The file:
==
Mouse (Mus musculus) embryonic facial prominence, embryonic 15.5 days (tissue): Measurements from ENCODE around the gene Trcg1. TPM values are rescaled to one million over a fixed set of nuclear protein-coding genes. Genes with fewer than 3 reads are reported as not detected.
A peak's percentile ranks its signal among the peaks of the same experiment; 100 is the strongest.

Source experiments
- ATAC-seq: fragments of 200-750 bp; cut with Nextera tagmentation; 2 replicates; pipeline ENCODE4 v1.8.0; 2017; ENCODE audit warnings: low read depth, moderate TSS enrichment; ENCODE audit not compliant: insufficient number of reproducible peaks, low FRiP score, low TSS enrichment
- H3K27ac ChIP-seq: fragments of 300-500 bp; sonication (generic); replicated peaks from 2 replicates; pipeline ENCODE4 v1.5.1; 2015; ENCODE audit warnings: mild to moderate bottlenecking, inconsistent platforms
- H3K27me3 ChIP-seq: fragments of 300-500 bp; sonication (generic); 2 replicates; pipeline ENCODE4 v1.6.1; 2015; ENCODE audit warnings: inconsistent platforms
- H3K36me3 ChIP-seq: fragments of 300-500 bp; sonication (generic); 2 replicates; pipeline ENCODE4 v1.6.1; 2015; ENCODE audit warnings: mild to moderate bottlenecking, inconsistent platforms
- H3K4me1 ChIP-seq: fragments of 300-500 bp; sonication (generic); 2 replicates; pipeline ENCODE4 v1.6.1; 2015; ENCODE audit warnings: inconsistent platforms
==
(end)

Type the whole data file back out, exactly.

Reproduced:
Mouse (Mus musculus) embryonic facial prominence, embryonic 15.5 days (tissue): Measurements from ENCODE around the gene Trcg1. TPM values are rescaled to one million over a fixed set of nuclear protein-coding genes. Genes with fewer than 3 reads are reported as not detected.
A peak's percentile ranks its signal among the peaks of the same experiment; 100 is the strongest.

Source experiments
- ATAC-seq: fragments of 200-750 bp; cut with Nextera tagmentation; 2 replicates; pipeline ENCODE4 v1.8.0; 2017; ENCODE audit warnings: low read depth, moderate TSS enrichment; ENCODE audit not compliant: insufficient number of reproducible peaks, low FRiP score, low TSS enrichment
- H3K27ac ChIP-seq: fragments of 300-500 bp; sonication (generic); replicated peaks from 2 replicates; pipeline ENCODE4 v1.5.1; 2015; ENCODE audit warnings: mild to moderate bottlenecking, inconsistent platforms
- H3K27me3 ChIP-seq: fragments of 300-500 bp; sonication (generic); 2 replicates; pipeline ENCODE4 v1.6.1; 2015; ENCODE audit warnings: inconsistent platforms
- H3K36me3 ChIP-seq: fragments of 300-500 bp; sonication (generic); 2 replicates; pipeline ENCODE4 v1.6.1; 2015; ENCODE audit warnings: mild to moderate bottlenecking, inconsistent platforms
- H3K4me1 ChIP-seq: fragments of 300-500 bp; sonication (generic); 2 replicates; pipeline ENCODE4 v1.6.1; 2015; ENCODE audit warnings: inconsistent platforms